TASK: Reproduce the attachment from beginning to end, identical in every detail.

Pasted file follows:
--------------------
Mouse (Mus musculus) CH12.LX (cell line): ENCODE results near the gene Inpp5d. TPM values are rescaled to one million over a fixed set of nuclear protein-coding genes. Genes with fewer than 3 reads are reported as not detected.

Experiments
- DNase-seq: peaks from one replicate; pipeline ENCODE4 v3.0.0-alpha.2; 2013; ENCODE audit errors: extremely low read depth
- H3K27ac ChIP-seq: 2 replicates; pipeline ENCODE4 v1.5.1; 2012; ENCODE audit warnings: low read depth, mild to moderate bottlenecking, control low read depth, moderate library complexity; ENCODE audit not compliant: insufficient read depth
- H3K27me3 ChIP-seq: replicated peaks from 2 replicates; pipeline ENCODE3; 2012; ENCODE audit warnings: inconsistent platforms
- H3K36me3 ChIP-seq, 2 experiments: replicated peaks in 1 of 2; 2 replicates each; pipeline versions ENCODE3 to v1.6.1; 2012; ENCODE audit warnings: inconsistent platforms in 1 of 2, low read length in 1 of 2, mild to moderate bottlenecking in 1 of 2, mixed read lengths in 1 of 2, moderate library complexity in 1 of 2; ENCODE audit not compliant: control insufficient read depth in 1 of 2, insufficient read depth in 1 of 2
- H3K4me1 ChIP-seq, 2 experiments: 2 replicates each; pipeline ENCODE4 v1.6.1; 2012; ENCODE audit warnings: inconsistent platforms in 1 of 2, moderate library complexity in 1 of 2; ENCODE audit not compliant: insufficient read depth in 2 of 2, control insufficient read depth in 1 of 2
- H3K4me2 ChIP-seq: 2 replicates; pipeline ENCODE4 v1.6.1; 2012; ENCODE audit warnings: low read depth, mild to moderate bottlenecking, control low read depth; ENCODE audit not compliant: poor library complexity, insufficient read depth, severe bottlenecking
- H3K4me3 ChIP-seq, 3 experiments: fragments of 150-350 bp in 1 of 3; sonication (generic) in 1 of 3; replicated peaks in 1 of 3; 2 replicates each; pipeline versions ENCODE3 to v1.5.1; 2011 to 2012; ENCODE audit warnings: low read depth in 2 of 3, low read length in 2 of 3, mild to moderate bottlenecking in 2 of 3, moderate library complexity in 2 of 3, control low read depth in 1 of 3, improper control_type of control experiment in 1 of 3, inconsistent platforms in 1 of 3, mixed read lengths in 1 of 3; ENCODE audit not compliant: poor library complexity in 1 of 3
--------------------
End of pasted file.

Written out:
Mouse (Mus musculus) CH12.LX (cell line): ENCODE results near the gene Inpp5d. TPM values are rescaled to one million over a fixed set of nuclear protein-coding genes. Genes with fewer than 3 reads are reported as not detected.

Experiments
- DNase-seq: peaks from one replicate; pipeline ENCODE4 v3.0.0-alpha.2; 2013; ENCODE audit errors: extremely low read depth
- H3K27ac ChIP-seq: 2 replicates; pipeline ENCODE4 v1.5.1; 2012; ENCODE audit warnings: low read depth, mild to moderate bottlenecking, control low read depth, moderate library complexity; ENCODE audit not compliant: insufficient read depth
- H3K27me3 ChIP-seq: replicated peaks from 2 replicates; pipeline ENCODE3; 2012; ENCODE audit warnings: inconsistent platforms
- H3K36me3 ChIP-seq, 2 experiments: replicated peaks in 1 of 2; 2 replicates each; pipeline versions ENCODE3 to v1.6.1; 2012; ENCODE audit warnings: inconsistent platforms in 1 of 2, low read length in 1 of 2, mild to moderate bottlenecking in 1 of 2, mixed read lengths in 1 of 2, moderate library complexity in 1 of 2; ENCODE audit not compliant: control insufficient read depth in 1 of 2, insufficient read depth in 1 of 2
- H3K4me1 ChIP-seq, 2 experiments: 2 replicates each; pipeline ENCODE4 v1.6.1; 2012; ENCODE audit warnings: inconsistent platforms in 1 of 2, moderate library complexity in 1 of 2; ENCODE audit not compliant: insufficient read depth in 2 of 2, control insufficient read depth in 1 of 2
- H3K4me2 ChIP-seq: 2 replicates; pipeline ENCODE4 v1.6.1; 2012; ENCODE audit warnings: low read depth, mild to moderate bottlenecking, control low read depth; ENCODE audit not compliant: poor library complexity, insufficient read depth, severe bottlenecking
- H3K4me3 ChIP-seq, 3 experiments: fragments of 150-350 bp in 1 of 3; sonication (generic) in 1 of 3; replicated peaks in 1 of 3; 2 replicates each; pipeline versions ENCODE3 to v1.5.1; 2011 to 2012; ENCODE audit warnings: low read depth in 2 of 3, low read length in 2 of 3, mild to moderate bottlenecking in 2 of 3, moderate library complexity in 2 of 3, control low read depth in 1 of 3, improper control_type of control experiment in 1 of 3, inconsistent platforms in 1 of 3, mixed read lengths in 1 of 3; ENCODE audit not compliant: poor library complexity in 1 of 3